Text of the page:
10% of employee learning and retaining the knowledge is through formal training. This is such a small percentage when you think about it, and when you compare it to countless meetings or training courses that are similar to a classroom environment if you have ever attended them yourselves, you may start to realize that actually, the most important part of those meetings were the social aspects and the practical exercises.
So when developing a mentoring program that could work on even the smallest scale, keep that balance in mind and see if it is possible to change the learning paths.
Build internal support for the mentoring program
You need people that will support the program and preferably higher up in the organization. It goes without saying that the HR team needs to be on your side, but if you have a leader providing support and resources where needed, and with a keen interest in how it is going, it will be much easier to launch your program.
Although mentoring may seem like a grassroots effort championed by employees who want to connect with leaders, a mentoring program is sustained by leaders who are bought into its value.
To learn more about getting leadership by in for your mentoring program get our whitepaper on building a business case for mentoring.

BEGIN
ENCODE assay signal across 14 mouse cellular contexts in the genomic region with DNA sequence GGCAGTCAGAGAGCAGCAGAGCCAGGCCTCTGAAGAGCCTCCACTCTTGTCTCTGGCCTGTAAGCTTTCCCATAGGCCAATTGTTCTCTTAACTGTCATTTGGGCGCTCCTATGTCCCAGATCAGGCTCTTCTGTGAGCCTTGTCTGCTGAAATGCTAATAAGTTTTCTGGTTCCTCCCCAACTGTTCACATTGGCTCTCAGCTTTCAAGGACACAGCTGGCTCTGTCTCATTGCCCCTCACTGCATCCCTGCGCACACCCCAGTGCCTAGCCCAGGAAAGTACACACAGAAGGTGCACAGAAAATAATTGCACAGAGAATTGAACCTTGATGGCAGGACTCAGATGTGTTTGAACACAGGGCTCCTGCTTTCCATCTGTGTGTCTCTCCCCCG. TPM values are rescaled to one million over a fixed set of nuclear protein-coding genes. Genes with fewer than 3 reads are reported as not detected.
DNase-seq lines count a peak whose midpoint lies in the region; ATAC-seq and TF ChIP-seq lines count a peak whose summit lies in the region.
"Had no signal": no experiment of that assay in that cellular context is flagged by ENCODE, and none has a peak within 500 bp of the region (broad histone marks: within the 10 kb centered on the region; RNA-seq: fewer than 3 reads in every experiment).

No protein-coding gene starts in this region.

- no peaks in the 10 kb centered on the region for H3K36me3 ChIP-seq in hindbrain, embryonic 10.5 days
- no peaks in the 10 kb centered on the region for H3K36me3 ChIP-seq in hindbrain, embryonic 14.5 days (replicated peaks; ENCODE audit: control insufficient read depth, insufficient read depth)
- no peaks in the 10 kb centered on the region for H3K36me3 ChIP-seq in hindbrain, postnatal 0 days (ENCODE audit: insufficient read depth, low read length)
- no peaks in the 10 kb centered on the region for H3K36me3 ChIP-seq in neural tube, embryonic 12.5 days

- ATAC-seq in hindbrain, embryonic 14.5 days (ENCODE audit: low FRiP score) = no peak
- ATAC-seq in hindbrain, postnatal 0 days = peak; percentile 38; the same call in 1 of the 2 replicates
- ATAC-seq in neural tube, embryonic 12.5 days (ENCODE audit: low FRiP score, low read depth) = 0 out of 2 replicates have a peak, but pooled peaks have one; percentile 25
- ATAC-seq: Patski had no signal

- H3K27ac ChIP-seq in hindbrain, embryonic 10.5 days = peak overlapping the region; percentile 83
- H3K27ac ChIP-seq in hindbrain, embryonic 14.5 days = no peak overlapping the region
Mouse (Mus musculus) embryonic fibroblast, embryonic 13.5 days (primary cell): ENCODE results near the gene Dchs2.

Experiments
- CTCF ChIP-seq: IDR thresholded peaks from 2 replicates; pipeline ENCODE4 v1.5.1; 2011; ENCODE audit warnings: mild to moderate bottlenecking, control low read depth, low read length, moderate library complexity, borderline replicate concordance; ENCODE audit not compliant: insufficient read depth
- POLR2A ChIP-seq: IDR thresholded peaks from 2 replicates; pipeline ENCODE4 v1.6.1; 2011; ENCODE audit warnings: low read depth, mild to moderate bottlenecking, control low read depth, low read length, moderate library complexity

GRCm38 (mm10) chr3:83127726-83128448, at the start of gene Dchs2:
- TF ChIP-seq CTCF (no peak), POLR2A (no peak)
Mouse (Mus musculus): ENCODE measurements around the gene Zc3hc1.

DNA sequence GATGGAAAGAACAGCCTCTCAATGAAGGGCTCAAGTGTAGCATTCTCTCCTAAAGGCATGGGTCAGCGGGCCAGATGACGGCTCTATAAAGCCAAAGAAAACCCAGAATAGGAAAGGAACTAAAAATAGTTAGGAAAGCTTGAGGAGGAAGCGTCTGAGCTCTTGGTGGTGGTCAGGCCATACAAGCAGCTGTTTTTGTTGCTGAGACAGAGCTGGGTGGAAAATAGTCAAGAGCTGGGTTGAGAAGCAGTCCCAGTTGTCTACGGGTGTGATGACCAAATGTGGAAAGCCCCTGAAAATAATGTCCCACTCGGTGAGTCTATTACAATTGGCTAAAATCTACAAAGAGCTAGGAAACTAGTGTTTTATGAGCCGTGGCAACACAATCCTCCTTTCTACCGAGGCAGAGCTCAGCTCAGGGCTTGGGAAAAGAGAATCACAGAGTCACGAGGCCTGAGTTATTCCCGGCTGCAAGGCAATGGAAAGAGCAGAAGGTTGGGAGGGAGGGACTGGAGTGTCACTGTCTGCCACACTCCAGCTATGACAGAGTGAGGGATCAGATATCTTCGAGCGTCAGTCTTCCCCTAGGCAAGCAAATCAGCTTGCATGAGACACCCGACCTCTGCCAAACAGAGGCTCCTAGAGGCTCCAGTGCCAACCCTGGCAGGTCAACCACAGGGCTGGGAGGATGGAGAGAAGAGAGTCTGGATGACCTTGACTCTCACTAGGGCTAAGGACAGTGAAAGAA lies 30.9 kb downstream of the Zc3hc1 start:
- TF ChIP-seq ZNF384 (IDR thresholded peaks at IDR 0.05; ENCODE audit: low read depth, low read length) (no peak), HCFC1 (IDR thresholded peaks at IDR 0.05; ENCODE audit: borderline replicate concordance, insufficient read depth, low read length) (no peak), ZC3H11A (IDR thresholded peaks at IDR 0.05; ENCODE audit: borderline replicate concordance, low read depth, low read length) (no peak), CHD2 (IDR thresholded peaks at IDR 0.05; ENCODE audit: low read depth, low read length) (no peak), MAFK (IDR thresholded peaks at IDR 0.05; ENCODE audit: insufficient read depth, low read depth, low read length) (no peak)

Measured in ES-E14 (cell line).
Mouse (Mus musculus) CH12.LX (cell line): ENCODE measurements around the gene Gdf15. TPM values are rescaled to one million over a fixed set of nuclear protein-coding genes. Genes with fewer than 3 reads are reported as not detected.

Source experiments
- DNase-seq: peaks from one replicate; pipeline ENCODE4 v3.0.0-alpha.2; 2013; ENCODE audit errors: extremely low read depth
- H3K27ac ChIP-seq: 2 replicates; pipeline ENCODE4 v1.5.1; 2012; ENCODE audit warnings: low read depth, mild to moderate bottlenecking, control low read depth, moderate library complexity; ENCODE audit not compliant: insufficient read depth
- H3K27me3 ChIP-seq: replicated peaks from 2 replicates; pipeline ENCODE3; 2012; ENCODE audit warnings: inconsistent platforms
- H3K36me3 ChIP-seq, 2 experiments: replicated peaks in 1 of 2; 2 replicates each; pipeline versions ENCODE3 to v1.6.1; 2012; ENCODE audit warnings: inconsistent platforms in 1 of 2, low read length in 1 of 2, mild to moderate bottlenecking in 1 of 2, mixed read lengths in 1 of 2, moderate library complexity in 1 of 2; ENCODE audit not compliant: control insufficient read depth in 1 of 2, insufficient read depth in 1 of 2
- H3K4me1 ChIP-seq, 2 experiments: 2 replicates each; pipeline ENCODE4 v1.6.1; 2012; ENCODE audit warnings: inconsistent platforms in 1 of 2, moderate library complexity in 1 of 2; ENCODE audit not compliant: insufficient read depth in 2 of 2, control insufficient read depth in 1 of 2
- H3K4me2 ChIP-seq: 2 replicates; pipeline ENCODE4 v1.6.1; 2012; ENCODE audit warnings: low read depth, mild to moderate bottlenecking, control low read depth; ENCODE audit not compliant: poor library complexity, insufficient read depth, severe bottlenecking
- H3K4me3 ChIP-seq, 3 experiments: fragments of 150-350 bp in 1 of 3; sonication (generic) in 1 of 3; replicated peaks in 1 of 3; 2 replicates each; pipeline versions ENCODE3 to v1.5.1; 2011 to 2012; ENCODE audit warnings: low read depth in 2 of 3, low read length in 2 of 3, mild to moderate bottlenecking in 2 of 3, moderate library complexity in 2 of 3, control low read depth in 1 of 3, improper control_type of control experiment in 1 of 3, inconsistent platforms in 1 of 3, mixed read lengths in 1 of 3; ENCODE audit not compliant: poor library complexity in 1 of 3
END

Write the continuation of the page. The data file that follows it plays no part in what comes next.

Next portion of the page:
Measuring your program’s outcomes
Much of the value that mentoring programs provide are intangible. Employers gain advice and guidance from their mentors that give them a new perspective or mindset. These shifts undoubtedly help them in their day-to-day work but it’s hard to quantify in a report.
That being said, there is still much you can do to gauge and report on the success of your program.
Here are several things you can keep track of in your mentorship program:
- Signups - How many registrations you’re receiving signals the demand for your organization’s mentoring program.
- Mentee and mentor goals - Encourage your pairs to develop a mentorship agreement that outlines their goals. You can then survey them after the program culminates to check in on their accomplishment of these goals.
- Session feedback - Together’s mentoring software encourages mentors and mentees to offer feedback following each session. Information like this can lead to insights about the program. It’s also something that can be used to demonstrate the effectiveness of the program to executives.
- Business outcomes - You may need to show company leadership the connection between a healthy mentoring program and the growth or strength of the business.
By building a strong foundation, creating a system that works and having the support of the influential leaders higher up in the organization, and by finding the right champions as well as utilizing technology for its convenience, you can help the younger generation of millennials understand the business, find their place within it and work their way to a spot that in turn will help them become a mentor to their younger generation.
To learn more about starting a mentoring program check out our guide that breaks it all down into six steps with tons of resources to help you along the way. Likewise, if you want to learn how software can make running a workplace mentoring program easy check out how we can help.
With effective mentoring, you can be a part of this exciting cycle and look forward to finding out who the next big leaders will be!